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Jas 4:1-17. Against Fightings and Their Source; Worldly Lusts; Uncharitable Judgments, and Presumptuous Reckoning on the Future.

1. whence—The cause of quarrels is often sought in external circumstances, whereas internal lusts are the true origin.

wars, &c.—contrasted with the "peace" of heavenly wisdom. "Fightings" are the active carrying on of "wars." The best authorities have a second "whence" before "fightings." Tumults marked the era before the destruction of Jerusalem when James wrote. He indirectly alludes to these. The members are the first seat of war; thence it passes to conflict between man and man, nation and nation.

come they not, &c.—an appeal to their consciences.

lusts—literally, "pleasures," that is, the lusts which prompt you to "desire" (see on Jas 4:2) pleasures; whence you seek self at the cost of your neighbor, and hence flow "fightings."

that war—"campaign, as an army of soldiers encamped within" [Alford] the soul; tumultuously war against the interests of your fellow men, while lusting to advance self. But while warring thus against others they (without his knowledge) war against the soul of the man himself, and against the Spirit; therefore they must be "mortified" by the Christian.

2. Ye lust—A different Greek word from that in Jas 4:1. "Ye desire"; literally, "ye set your mind (or heart) on" an object.

have not—The lust of desire does not ensure the actual possession. Hence "ye kill" (not as Margin, without any old authority, "envy") to ensure possession. Not probably in the case of professing Christians of that day in a literal sense, but "kill and envy" (as the Greek for "desire to have" should be translated), that is, harass and oppress through envy [Drusius]. Compare Zec 11:5, "slay"; through envy, hate, and desire to get out of your way, and so are "murderers" in God's eyes [Estius]. If literal murder [Alford] were meant, I do not think it would occur so early in the series; nor had Christians then as yet reached so open criminality. In the Spirit's application of the passage to all ages, literal killing is included, flowing from the desire to possess so David and Ahab. There is a climax: "Ye desire," the individual lust for an object; "ye kill and envy," the feeling and action of individuals against individuals; "ye fight and war," the action of many against many.

ye have not, because ye ask not—God promises to those who pray, not to those who fight. The petition of the lustful, murderous, and contentious is not recognized by God as prayer. If ye prayed, there would be no "wars and fightings." Thus this last clause is an answer to the question, Jas 4:1, "Whence come wars and fightings?"

3. Some of them are supposed to say in objection, But we do "ask" (pray); compare Jas 4:2. James replies, It is not enough to ask for good things, but we must ask with a good spirit and intention. "Ye ask amiss, that ye may consume it (your object of prayer) upon (literally, 'in') your lusts (literally, 'pleasures')"; not that ye may have the things you need for the service of God. Contrast Jas 1:5 with Mt 6:31, 32. If ye prayed aright, all your proper wants would be supplied; the improper cravings which produce "wars and fightings" would then cease. Even believers' prayers are often best answered when their desires are most opposed.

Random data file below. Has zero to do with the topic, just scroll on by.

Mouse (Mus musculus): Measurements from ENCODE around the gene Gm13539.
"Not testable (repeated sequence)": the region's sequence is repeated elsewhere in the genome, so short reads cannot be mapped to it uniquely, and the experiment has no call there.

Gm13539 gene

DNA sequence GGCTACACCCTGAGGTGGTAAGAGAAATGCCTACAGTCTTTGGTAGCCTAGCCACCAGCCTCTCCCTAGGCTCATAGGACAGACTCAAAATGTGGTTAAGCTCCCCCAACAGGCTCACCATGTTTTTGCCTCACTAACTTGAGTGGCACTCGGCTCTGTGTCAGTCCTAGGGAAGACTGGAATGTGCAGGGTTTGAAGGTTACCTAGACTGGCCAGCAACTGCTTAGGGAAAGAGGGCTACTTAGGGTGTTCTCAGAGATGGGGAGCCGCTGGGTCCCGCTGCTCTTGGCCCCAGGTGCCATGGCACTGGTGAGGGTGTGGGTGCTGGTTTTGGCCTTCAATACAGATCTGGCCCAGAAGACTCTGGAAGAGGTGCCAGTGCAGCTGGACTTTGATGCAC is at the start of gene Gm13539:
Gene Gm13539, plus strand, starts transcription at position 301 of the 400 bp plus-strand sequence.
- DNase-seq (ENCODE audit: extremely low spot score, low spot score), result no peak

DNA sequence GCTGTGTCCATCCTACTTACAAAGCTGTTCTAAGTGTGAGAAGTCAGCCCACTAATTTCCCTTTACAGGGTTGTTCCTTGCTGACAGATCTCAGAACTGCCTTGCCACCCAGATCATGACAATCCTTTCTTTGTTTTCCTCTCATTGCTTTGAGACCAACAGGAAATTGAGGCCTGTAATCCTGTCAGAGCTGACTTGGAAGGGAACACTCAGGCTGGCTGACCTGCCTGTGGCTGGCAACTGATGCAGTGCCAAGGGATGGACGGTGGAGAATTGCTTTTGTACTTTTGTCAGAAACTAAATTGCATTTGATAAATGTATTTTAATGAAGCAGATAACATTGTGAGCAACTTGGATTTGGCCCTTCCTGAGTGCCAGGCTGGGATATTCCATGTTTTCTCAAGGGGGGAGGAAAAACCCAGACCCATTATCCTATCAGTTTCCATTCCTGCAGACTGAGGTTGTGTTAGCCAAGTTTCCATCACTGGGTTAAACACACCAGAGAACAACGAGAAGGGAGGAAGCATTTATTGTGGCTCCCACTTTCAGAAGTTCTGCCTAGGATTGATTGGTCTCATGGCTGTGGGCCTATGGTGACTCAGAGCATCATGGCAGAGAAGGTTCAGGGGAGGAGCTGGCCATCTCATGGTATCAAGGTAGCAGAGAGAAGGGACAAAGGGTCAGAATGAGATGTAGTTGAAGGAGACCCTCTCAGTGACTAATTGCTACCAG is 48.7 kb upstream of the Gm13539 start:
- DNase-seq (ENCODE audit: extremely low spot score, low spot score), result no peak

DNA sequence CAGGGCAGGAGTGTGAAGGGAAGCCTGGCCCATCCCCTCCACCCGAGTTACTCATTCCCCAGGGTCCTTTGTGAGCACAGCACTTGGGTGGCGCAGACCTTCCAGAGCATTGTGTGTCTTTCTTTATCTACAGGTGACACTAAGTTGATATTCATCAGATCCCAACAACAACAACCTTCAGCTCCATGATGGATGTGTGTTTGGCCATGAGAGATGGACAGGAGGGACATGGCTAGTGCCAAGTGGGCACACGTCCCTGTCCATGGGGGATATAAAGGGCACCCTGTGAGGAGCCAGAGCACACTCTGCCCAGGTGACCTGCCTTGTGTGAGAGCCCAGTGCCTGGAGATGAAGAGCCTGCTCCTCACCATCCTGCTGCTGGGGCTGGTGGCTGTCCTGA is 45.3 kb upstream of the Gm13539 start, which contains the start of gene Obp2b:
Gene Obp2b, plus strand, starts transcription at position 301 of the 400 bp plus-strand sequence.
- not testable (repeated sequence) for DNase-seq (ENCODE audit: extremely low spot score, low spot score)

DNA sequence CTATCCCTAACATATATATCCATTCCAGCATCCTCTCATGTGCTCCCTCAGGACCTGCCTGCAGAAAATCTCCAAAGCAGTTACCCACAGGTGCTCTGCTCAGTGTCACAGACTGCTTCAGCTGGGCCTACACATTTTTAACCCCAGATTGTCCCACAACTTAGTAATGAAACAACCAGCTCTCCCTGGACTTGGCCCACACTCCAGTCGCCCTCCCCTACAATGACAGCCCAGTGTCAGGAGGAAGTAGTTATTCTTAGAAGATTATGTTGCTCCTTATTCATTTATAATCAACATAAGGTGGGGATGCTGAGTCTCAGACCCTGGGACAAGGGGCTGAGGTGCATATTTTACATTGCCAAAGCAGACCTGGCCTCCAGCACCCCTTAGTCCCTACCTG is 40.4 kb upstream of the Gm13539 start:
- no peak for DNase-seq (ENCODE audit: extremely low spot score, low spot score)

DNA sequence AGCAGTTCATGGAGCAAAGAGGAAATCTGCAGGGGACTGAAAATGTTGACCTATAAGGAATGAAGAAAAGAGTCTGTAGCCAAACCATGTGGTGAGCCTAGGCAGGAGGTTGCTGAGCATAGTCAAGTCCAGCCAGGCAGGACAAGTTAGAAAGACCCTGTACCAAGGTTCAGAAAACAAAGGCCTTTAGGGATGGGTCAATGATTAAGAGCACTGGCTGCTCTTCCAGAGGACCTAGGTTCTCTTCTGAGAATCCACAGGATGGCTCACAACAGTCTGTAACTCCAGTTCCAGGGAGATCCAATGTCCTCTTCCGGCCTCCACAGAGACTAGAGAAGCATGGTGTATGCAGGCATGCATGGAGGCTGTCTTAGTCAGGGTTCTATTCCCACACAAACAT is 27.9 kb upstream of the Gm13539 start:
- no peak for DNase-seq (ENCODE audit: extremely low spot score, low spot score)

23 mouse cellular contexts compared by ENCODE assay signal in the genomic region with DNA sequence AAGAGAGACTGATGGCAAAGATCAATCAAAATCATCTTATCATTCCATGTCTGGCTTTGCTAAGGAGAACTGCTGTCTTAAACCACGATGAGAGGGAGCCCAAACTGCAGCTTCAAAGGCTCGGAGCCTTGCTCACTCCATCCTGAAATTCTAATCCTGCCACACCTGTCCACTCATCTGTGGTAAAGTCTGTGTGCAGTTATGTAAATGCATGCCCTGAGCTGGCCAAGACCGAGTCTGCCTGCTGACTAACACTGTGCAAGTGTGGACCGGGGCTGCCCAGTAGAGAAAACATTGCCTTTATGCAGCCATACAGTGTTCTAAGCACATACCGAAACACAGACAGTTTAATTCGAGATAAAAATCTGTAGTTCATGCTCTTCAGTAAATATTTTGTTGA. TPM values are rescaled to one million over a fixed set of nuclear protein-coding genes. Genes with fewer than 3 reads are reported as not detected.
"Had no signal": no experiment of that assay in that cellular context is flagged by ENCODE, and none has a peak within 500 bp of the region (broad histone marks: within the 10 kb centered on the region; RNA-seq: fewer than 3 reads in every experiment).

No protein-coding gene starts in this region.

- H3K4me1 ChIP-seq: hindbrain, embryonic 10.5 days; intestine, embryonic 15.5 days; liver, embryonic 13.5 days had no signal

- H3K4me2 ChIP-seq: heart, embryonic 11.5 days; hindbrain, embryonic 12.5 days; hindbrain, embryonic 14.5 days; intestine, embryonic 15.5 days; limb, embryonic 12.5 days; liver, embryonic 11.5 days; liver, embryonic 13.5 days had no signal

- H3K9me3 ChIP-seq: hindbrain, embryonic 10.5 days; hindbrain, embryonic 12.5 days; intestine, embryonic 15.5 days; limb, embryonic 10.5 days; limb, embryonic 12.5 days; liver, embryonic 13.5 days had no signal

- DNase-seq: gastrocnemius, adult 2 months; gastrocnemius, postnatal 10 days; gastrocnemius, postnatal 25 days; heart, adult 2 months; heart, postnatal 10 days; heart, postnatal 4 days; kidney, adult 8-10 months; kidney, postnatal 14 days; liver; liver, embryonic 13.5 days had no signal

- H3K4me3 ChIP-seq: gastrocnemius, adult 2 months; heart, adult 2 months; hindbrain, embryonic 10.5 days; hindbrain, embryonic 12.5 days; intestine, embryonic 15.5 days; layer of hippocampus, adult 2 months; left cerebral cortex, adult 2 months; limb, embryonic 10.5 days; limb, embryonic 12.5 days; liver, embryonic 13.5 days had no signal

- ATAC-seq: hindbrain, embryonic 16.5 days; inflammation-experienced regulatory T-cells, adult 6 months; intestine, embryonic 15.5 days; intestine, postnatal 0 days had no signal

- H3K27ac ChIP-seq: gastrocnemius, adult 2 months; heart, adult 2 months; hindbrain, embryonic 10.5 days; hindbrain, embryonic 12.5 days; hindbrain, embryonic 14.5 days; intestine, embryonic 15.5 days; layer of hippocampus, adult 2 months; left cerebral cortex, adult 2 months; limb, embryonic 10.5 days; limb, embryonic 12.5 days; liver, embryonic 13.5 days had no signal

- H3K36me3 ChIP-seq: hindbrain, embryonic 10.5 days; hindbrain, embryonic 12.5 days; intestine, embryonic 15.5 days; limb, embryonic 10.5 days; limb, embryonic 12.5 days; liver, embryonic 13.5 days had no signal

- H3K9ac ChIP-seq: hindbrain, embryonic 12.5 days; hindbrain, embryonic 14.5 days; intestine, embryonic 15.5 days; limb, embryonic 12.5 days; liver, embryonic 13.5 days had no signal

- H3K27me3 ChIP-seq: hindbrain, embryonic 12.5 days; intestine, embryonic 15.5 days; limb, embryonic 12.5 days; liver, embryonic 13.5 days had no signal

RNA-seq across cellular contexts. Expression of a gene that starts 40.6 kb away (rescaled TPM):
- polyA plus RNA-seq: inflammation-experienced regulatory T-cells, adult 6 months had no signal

4. The oldest manuscripts omit "adulterers and," and read simply, "Ye adulteresses." God is the rightful husband; the men of the world are regarded collectively as one adulteress, and individually as adulteresses.

the world—in so far as the men of it and their motives and acts are aliens to God, for example, its selfish "lusts" (Jas 4:3), and covetous and ambitious "wars and fightings" (Jas 4:1).

enmity—not merely "inimical"; a state of enmity, and that enmity itself. Compare 1Jo 2:15, "love … the world … the love of the Father."

whosoever … will be—The Greek is emphatic, "shall be resolved to be." Whether he succeed or not, if his wish be to be the friend of the world, he renders himself, becomes (so the Greek for "is") by the very fact, "the enemy of God." Contrast "Abraham the friend of God."

5. in vain—No word of Scripture can be so. The quotation here, as in Eph 5:14, seems to be not so much from a particular passage as one gathered by James under inspiration from the general tenor of such passages in both the Old and New Testaments, as Nu 14:29; Pr 21:20; Ga 5:17.

spirit that dwelleth in us—Other manuscripts read, "that God hath made to dwell in us" (namely, at Pentecost). If so translated, "Does the (Holy) Spirit that God hath placed in us lust to (towards) envy" (namely, as ye do in your worldly "wars and fightings")? Certainly not; ye are therefore walking in the flesh, not in the Spirit, while ye thus lust towards, that is, with envy against one another. The friendship of the world tends to breed envy; the Spirit produces very different fruit. Alford attributes the epithet "with envy," in the unwarrantable sense of jealously, to the Holy Spirit: "The Spirit jealously desires us for His own." In English Version the sense is, "the (natural) spirit that hath its dwelling in us lusts with (literally, 'to,' or 'towards') envy." Ye lust, and because ye have not what ye lust after (Jas 4:1, 2), ye envy your neighbor who has, and so the spirit of envy leads you on to "fight." James also here refers to Jas 3:14, 16.

6. But—"Nay, rather."


giveth more grace—ever increasing grace; the farther ye depart from "envy" [Bengel].

he saith—The same God who causes His spirit to dwell in believers (Jas 4:5), by the Spirit also speaks in Scripture. The quotation here is probably from Pr 3:34; as probably Pr 21:10 was generally referred to in Jas 4:5. In Hebrew it is "scorneth the scorners," namely, those who think "Scripture speaketh in vain."

resisteth—literally, "setteth Himself in array against"; even as they, like Pharaoh, set themselves against Him. God repays sinners in their own coin. "Pride" is the mother of "envy" (Jas 4:5); it is peculiarly satanic, for by it Satan fell.

the proud—The Greek means in derivation one who shows himself above his fellows, and so lifts himself against God.

the humble—the unenvious, uncovetous, and unambitious as to the world. Contrast Jas 4:4.